Blue Ant plays to natural history strengths
The global spread of Canada-headquartered Blue Ant International’s production and distribution interests is such that its 4,000-hour catalogue feels greater. The unscripted specialist sports the biggest collection of 4K natural history programming, and through its Love Nature linear and streaming platforms, reaching millions of viewers across 144 countries, is a leader in the blue-chip wildlife content space.
According to Ludo Dufour, senior vice-president of international, co-productions and sales, Blue Ant's breadth has helped the outfit to fulfil buyers' needs over the past six months, as holes in schedules started appearing.
Predictably, broadcaster acquisitions teams have been targeting feel-good programming and this has dealt a few surprises as to what catalogue content was selling, Dufour adds.
“The genre that has shifted the most in interest is travel. We didn’t have that many homes for travel shows over the last two to three years,” he says. “The comeback of that genre has been accelerated by the pandemic. Not so much in a demand for travelogues, but more multi-dimensional programming which mixes in culture and history with an authentic host. Those shows have been very successful.”
Elsewhere, DIY and home improvement programming along with cooking shows have been strong for Blue Ant, all complementing its flagship natural history content, which has been the big deliverer on the sales side. Being able to “travel” to the great plains of Africa or the Arctic” provided a “welcome, relaxing and escapist experience”, Dufour says.
Although Blue Ant’s interest in natural history is a significant part of production and distribution, the sales catalogue still has a “large majority” of third-party programming. Understanding the value of having premium programming, while acknowledging how expensive and precarious production can be, especially within blue-chip natural history, has given Dufour added perspective during the pandemic, with companies required to become even more forensic in their investments in content.
“Distributors have helped producers finance shows and shape them creatively over the last five years, and it’s something we do, but it [has become] more of a gamble [recently],” he says. “We’ve started working with producers at later stages in the production process to ensure those shows can be delivered.
“We’re being more cautious both in the types of project we select, considering some factual genres are more at risk than others, while keeping an eye on the rapidly shifting landscape.”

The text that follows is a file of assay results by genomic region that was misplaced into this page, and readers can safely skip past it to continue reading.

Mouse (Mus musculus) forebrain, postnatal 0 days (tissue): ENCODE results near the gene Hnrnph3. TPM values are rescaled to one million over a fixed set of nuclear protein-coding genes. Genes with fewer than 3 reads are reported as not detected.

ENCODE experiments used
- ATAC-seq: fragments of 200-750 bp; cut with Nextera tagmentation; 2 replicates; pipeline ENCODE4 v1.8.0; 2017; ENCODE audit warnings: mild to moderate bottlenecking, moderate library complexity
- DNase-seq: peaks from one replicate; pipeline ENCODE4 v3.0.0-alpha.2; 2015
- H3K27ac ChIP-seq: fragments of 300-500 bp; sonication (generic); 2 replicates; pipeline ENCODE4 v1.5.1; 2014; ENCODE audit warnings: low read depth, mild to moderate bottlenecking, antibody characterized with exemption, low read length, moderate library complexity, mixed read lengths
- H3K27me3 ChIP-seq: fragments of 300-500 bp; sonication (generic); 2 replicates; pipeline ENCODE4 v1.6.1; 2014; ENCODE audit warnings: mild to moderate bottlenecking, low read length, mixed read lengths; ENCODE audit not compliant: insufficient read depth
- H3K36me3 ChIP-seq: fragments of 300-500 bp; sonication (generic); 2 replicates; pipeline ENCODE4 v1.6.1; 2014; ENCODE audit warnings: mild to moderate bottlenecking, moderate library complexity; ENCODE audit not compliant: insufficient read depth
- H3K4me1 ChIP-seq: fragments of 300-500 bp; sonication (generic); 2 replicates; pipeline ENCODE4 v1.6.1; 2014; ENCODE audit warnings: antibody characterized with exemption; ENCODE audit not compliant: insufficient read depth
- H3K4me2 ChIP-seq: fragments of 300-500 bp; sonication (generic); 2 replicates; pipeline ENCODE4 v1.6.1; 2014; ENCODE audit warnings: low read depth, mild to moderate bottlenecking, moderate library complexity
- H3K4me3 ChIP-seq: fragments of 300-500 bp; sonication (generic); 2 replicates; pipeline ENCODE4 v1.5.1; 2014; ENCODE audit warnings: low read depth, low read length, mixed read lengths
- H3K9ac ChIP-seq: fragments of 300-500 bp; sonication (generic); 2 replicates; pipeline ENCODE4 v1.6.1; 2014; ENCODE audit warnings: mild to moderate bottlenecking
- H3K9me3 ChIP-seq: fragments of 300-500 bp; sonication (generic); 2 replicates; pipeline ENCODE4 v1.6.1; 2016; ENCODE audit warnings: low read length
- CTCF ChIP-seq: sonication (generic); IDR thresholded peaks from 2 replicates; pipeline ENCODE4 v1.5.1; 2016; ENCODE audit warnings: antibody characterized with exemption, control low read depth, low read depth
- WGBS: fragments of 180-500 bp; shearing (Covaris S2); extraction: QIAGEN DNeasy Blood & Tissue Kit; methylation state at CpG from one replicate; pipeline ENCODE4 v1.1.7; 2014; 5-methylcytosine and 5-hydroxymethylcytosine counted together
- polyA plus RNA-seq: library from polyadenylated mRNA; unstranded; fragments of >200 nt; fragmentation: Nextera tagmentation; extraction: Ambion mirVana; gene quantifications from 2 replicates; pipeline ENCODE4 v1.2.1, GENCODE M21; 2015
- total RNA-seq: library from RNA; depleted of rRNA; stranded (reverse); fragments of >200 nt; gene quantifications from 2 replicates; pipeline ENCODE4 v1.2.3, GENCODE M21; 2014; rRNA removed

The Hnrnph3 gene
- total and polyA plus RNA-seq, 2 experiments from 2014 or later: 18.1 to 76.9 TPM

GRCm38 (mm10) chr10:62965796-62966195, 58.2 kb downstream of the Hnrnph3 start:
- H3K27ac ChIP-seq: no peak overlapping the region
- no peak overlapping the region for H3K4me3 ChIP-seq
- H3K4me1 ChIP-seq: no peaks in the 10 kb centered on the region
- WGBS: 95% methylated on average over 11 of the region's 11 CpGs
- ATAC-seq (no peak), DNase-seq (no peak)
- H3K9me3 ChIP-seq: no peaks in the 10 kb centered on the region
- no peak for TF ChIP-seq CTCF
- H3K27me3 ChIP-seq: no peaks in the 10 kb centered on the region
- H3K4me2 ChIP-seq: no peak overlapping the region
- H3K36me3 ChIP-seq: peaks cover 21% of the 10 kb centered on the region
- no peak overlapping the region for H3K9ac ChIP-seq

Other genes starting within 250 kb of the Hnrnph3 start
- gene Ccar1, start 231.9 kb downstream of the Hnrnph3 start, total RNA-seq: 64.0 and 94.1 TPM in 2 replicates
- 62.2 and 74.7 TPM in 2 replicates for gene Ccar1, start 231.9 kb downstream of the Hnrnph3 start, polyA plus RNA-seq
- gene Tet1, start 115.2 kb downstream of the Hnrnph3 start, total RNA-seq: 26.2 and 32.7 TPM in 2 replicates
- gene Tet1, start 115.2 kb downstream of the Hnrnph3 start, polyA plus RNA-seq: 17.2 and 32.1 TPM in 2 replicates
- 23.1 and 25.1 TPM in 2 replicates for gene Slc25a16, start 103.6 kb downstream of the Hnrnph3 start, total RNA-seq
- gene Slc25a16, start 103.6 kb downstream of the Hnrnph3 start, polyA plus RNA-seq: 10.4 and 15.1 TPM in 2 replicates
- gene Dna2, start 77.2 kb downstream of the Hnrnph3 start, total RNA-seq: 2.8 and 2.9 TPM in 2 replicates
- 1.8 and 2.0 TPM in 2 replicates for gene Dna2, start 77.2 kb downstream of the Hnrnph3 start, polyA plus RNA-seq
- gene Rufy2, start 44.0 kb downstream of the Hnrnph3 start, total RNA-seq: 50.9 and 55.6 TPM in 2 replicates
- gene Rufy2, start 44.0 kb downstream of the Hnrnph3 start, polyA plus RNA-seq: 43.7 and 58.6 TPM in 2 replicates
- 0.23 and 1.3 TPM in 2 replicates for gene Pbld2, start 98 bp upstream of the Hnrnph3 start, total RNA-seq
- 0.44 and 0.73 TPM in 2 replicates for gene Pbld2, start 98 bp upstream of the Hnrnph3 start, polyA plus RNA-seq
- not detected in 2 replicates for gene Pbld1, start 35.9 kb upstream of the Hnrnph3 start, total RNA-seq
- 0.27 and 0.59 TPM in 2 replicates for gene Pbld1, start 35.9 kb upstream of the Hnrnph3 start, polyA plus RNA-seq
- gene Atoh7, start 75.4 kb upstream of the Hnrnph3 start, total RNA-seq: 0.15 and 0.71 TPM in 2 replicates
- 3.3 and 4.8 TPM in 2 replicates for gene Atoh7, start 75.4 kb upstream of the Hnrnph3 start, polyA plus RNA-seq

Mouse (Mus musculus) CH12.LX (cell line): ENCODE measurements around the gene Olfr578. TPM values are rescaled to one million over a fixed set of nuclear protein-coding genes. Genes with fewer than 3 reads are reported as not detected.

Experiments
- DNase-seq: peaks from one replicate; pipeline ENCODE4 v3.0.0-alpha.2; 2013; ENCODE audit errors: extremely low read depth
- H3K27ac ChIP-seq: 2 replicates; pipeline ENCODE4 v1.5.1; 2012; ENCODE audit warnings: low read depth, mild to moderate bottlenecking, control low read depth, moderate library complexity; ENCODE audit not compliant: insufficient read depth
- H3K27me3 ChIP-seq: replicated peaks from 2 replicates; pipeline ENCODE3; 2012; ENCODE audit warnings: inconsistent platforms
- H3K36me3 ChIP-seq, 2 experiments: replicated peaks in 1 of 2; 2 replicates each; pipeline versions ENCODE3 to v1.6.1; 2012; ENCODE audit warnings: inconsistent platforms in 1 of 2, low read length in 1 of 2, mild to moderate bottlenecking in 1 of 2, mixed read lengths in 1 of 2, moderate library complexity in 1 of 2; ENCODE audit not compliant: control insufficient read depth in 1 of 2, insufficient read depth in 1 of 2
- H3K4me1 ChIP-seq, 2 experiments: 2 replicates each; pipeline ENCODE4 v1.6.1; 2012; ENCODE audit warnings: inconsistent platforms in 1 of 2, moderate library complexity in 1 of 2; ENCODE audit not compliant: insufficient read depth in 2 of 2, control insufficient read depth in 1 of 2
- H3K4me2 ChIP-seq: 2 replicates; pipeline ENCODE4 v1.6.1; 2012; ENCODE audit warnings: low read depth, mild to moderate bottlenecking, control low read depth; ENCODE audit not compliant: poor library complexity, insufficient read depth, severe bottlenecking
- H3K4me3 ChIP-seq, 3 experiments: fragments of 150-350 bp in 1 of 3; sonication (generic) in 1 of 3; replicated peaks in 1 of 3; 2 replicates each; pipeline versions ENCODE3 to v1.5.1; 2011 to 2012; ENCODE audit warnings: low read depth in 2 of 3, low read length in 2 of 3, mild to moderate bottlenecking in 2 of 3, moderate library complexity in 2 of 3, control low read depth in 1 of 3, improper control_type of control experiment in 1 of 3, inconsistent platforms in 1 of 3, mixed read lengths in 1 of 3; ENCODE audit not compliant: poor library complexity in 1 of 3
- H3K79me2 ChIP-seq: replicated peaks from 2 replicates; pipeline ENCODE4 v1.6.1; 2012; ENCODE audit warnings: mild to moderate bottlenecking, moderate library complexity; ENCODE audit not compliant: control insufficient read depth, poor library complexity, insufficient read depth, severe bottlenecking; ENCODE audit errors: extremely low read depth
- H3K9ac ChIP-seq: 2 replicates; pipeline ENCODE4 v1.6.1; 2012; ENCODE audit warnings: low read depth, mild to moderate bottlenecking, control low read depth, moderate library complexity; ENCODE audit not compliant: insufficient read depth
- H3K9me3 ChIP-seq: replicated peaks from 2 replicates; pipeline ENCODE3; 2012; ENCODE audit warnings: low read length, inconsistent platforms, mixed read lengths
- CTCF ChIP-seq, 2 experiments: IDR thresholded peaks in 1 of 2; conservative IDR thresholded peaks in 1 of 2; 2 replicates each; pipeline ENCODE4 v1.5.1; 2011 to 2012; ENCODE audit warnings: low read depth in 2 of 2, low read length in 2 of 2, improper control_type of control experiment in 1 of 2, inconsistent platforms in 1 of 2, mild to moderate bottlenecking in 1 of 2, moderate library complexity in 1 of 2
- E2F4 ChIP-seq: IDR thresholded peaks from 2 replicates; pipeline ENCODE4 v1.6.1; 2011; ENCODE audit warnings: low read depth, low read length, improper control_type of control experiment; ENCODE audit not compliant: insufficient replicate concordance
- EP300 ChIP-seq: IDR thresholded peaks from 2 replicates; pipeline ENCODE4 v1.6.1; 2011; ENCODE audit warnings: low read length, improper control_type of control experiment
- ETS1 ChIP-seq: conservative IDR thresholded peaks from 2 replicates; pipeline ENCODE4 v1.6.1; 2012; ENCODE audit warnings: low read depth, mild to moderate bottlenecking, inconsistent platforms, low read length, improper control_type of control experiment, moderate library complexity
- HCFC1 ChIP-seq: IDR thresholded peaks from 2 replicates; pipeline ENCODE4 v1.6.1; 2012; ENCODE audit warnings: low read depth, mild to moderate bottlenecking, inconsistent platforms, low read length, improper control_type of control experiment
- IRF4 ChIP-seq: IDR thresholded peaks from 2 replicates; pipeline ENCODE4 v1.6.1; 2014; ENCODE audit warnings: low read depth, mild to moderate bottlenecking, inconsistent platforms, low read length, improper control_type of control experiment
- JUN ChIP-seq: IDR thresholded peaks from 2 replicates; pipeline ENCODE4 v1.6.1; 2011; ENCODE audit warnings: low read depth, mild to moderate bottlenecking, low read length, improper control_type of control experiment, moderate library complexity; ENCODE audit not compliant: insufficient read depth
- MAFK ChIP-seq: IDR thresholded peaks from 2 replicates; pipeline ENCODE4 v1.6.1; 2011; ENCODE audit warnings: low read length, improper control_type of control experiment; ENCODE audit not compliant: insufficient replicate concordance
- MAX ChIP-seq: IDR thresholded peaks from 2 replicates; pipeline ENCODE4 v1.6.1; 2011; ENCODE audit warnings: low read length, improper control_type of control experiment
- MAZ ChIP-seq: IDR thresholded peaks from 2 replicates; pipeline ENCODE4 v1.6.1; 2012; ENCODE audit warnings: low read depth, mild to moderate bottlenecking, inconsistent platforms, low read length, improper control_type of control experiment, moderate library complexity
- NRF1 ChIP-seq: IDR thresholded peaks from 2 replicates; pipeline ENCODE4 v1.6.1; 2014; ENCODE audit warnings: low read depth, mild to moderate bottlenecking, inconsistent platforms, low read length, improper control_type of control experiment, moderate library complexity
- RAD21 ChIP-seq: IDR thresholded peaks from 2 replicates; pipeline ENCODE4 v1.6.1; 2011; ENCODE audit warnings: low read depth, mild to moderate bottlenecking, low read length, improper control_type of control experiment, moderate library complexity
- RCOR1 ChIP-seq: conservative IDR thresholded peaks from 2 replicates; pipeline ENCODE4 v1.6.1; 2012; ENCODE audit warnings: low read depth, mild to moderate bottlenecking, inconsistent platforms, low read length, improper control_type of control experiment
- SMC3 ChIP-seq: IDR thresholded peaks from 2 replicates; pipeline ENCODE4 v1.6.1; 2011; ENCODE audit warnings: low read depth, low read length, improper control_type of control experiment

Consequently, Blue Ant’s ambitions in the scripted production space have been handled more gingerly and Dufour concedes: “whether those ambitions will be realised in the short- or medium-term, I don’t know. They require much bigger teams and, as a genre, it’s more affected than the factual world.”
As with unscripted programming, acquisitions will play a central part of the scripted strategy and despite the added competition drama brings on the open market, new entrants have helped.
“It makes us want to acquire more finished content. We’ve had some successes with short-form scripted and live-action series this year, which is an interesting way to get into this genre, it’s less costly and new opportunities are opening up, especially in the US,” he says.
The added financial pressures coronavirus has brought to the content market will see more co-productions and content partnerships being forged to bring in new programming. As a company with vast co-production experience from its natural history and international production endeavours, Dufour believes Blue Ant is in an advantageous position.
Love Nature’s content deal with UK channel Sky Nature, which sees the Blue Ant firm deliver 50-80 hours of exclusive original programming alongside hundreds of hours of library content person, is a case in point. Broadcast reported earlier this year that the companies were in discussions over seven-figure co-productions to supplement the existing partnership, and Dufour says the model is beneficial across the entire business.
“From a production and distribution background, I find myself in an environment where I have a talented team who are commissioning and who already find other production partners to finance those productions, mainly in Western Europe, and can then potentially expand that to the US, which is completely open, and also look for financing partners,” he says. “I then have a slate of more than a dozen projects I can offer to clients who are looking for this content at the moment.”